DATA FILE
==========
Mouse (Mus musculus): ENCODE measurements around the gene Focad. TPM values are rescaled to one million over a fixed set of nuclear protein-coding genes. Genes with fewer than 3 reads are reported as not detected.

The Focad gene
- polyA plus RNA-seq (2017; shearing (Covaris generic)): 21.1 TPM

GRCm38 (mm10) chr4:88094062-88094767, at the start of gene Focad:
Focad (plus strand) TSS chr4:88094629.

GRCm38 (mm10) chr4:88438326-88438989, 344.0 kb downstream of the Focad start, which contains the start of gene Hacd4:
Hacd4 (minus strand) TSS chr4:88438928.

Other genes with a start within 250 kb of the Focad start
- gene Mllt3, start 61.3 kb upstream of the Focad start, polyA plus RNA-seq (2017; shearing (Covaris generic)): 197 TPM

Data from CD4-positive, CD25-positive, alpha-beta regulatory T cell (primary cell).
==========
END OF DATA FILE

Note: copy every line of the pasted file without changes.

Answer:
Mouse (Mus musculus): ENCODE measurements around the gene Focad. TPM values are rescaled to one million over a fixed set of nuclear protein-coding genes. Genes with fewer than 3 reads are reported as not detected.

The Focad gene
- polyA plus RNA-seq (2017; shearing (Covaris generic)): 21.1 TPM

GRCm38 (mm10) chr4:88094062-88094767, at the start of gene Focad:
Focad (plus strand) TSS chr4:88094629.

GRCm38 (mm10) chr4:88438326-88438989, 344.0 kb downstream of the Focad start, which contains the start of gene Hacd4:
Hacd4 (minus strand) TSS chr4:88438928.

Other genes with a start within 250 kb of the Focad start
- gene Mllt3, start 61.3 kb upstream of the Focad start, polyA plus RNA-seq (2017; shearing (Covaris generic)): 197 TPM

Data from CD4-positive, CD25-positive, alpha-beta regulatory T cell (primary cell).